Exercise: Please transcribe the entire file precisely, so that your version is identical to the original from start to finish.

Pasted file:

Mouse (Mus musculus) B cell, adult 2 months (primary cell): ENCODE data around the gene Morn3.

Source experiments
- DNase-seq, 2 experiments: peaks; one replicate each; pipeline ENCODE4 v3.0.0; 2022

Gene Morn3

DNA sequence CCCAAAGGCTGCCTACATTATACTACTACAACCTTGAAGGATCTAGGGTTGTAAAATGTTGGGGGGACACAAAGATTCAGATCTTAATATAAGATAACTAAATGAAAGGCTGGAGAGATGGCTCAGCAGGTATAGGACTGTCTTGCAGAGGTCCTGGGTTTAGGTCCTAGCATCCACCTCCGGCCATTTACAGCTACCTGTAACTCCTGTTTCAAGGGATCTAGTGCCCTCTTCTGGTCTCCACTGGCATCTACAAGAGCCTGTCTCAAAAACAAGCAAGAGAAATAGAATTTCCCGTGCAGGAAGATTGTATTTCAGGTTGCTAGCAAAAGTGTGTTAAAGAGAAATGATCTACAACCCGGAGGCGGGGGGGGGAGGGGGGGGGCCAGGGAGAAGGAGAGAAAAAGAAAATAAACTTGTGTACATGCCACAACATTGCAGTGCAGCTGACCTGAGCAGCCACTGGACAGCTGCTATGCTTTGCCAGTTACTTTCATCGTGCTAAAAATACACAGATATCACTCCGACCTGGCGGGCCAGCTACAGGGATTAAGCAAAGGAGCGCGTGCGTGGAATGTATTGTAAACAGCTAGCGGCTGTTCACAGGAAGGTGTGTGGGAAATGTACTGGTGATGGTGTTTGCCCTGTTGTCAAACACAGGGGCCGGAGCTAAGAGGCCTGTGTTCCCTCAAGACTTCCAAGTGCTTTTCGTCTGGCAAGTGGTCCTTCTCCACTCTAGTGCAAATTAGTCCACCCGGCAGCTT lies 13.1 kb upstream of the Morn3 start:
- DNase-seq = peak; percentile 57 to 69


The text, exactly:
Mouse (Mus musculus) B cell, adult 2 months (primary cell): ENCODE data around the gene Morn3.

Source experiments
- DNase-seq, 2 experiments: peaks; one replicate each; pipeline ENCODE4 v3.0.0; 2022

Gene Morn3

DNA sequence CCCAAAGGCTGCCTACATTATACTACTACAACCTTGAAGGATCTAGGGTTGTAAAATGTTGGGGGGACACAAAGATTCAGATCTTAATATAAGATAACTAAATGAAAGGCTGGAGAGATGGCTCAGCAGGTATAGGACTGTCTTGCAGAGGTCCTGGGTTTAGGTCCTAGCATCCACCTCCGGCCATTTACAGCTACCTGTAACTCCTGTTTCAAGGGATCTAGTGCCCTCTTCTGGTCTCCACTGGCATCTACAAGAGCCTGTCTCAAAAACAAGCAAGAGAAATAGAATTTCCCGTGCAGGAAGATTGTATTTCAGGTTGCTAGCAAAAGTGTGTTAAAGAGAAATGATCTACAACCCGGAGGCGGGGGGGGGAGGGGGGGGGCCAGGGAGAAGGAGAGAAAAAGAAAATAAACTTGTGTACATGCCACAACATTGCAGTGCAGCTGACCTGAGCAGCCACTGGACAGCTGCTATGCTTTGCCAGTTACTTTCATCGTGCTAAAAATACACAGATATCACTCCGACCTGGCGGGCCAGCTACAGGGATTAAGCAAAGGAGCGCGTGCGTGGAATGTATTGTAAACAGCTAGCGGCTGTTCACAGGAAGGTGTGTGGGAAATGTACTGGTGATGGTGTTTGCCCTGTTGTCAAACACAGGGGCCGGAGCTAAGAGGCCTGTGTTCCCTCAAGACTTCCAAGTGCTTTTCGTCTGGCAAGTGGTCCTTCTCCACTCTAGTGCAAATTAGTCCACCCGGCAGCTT lies 13.1 kb upstream of the Morn3 start:
- DNase-seq = peak; percentile 57 to 69